Tzav 9 says the pressure needs to be kept up until the government gets the message that no more aid goes in until every hostage returns.

The message may be percolating upwards. On Tuesday, Prime Minister Benjamin Netanyahu reportedly told a Likud faction meeting, “I have asked to examine the suspension of humanitarian aid to the Gaza Strip to prevent it from reaching Hamas, I asked the IDF to present alternatives to this as quickly as possible.” The Prime Minister’s Office would not confirm to JNS the accuracy of the report.

“Our activity is receiving an echo in the Knesset and the government,” Touitou said. “They see there is growing support for our actions and that they have a problem with an entire public that doesn’t understand why we are doing this—shooting ourselves in the foot.”

It would mark a shift for Netanyahu, who has defended the transfer of aid.

On Jan. 27, Netanyahu, in reaction to the protests, said that the aid was critical to the war effort as it preserved international support. He said the IDF chief of staff was “instructed to deal with the blockades because we need to ensure this minimal supply.”

Tzav 9, in a statement the same day, said that the prime minister wasn’t sending humanitarian aid, but essentially anti-humanitarian aid. “The hundreds of supply trucks to the Gaza Strip that enter the Gaza Strip every day are not humanitarian aid, but immediate supplies and oxygen for the murderous terrorist organization Hamas, which is fighting us.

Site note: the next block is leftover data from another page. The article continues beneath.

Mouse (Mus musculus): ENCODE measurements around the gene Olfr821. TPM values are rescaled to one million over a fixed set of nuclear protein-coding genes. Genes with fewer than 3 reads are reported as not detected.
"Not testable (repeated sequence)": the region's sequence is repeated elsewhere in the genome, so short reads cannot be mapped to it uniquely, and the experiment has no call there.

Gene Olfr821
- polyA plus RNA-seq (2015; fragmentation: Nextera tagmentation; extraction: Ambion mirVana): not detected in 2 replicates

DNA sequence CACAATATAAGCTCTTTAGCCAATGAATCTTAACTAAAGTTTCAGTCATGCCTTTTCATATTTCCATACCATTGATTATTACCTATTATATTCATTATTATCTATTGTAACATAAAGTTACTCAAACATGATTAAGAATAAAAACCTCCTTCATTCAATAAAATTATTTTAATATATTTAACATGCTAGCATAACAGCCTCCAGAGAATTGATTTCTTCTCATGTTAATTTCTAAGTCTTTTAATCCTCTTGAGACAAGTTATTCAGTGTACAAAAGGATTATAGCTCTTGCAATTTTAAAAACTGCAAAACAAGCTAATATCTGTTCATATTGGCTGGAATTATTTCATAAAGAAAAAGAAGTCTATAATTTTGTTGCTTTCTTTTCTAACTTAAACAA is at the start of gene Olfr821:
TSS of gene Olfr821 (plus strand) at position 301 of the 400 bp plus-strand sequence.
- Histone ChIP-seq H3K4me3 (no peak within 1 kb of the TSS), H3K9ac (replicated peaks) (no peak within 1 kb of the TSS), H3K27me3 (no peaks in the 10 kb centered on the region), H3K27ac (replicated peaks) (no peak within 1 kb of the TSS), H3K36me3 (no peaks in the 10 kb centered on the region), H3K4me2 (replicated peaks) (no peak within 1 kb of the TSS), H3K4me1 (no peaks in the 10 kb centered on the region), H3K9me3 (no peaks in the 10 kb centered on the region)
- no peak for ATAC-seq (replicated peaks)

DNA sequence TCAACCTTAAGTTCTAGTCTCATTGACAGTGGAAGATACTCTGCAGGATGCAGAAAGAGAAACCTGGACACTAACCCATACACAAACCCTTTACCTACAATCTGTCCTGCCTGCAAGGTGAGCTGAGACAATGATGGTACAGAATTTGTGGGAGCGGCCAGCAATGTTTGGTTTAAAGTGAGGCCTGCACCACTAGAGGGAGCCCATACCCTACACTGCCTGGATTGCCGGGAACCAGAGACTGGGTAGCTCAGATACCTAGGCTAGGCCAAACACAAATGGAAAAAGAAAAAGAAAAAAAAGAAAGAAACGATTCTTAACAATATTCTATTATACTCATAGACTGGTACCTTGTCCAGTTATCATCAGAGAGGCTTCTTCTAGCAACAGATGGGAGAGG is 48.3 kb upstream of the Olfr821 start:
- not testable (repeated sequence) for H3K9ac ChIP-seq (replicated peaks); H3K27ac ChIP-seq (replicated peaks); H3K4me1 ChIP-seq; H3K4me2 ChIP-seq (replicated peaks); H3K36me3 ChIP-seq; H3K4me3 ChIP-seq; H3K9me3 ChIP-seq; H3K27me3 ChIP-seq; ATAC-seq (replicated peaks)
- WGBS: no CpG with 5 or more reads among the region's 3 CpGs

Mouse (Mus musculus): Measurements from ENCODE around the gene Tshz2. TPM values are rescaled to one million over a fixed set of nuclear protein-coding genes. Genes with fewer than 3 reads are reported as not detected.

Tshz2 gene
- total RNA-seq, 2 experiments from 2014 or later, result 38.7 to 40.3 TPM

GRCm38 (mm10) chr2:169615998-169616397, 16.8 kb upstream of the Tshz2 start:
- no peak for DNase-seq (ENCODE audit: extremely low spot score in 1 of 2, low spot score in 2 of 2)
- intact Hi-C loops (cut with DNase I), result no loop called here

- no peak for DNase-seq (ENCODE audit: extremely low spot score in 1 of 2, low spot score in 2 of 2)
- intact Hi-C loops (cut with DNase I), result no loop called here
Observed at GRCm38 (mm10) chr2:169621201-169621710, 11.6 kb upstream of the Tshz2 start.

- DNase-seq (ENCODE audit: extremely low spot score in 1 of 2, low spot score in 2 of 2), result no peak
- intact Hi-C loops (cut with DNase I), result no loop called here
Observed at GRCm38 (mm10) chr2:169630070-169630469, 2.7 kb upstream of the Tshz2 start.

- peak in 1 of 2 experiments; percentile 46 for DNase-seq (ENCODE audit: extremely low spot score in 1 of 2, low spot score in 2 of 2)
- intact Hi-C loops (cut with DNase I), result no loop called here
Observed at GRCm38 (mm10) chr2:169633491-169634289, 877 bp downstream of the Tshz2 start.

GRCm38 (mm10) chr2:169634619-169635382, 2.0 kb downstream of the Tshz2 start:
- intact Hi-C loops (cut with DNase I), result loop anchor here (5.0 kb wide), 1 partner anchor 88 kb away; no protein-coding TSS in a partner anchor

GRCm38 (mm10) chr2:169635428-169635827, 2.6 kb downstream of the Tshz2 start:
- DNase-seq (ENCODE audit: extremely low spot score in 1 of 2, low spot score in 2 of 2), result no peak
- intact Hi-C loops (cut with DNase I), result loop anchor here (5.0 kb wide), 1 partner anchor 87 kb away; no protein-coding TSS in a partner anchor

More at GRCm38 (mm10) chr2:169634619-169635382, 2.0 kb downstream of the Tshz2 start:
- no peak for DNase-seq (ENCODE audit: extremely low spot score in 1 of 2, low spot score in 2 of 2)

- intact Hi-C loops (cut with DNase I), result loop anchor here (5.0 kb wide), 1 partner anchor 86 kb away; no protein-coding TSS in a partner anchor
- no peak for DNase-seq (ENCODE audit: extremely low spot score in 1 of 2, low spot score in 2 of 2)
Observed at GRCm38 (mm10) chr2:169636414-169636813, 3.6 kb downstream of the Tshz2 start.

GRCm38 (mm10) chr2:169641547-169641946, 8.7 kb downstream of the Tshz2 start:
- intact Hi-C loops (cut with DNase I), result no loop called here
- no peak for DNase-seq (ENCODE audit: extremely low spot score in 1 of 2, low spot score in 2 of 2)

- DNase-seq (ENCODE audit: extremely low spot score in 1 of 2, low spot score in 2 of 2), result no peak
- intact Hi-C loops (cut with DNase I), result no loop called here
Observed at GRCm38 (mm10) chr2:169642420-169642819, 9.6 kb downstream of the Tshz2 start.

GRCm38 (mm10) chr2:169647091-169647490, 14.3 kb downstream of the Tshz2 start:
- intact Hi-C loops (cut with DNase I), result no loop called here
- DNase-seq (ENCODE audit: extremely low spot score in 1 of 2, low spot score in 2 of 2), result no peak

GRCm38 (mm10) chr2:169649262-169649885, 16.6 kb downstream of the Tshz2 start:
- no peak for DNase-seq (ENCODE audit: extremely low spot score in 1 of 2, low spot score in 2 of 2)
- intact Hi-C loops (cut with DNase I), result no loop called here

“We understand that the prime minister is under heavy pressure to open the Kerem Shalom crossing for supply trucks and aid to Hamas. Our role as a nation is to push for exactly the opposite,” the group added.

Noting that U.S. Secretary of State Antony Blinken is again in Israel, and expected to push for additional humanitarian aid, Touitou said she would tell him that it’s unacceptable that Israel should be pressured to do things that no other country would be asked to do.

“The U.S. didn’t feed the Taliban. It didn’t feed its enemies in Mosul. It simply defies logic,” she said.

On one thing, at least, the protesters and the government see eye-to-eye. UNRWA, the United Nations Relief and Works Agency for Palestine, must go. “Israel hands the aid over to UNRWA and UNRWA says, ‘Whoops, Hamas took it,’” Touitou said.

At the Prime Minister’s Office briefing on Monday, Avi Hyman, spokesperson at the National Public Diplomacy Directorate, told JNS, “The prime minister himself has said that the time has come to replace UNRWA if and when possible. We need a situation by which aid goes to those needing it and not to the Hamas war machine.

“There are agencies, U.N. agencies and others, that deal with these problems. So the notion that there has to be one refugee agency for the Palestinian people, and another agency for everyone else on earth, is a notion that we’re definitely looking into at the moment,” he said.

The protesters hope the government is taking a firmer stand. Touitou said that from Tsav 9’s perspective, if the government had adopted the approach of “humanitarian aid for humanitarian aid” from the beginning, that is, demanding at the very least the humane treatment of Israeli hostages as a precondition, and not bowing to U.S. pressure for the immediate entry of aid to Gaza, then all the hostages would already be back home.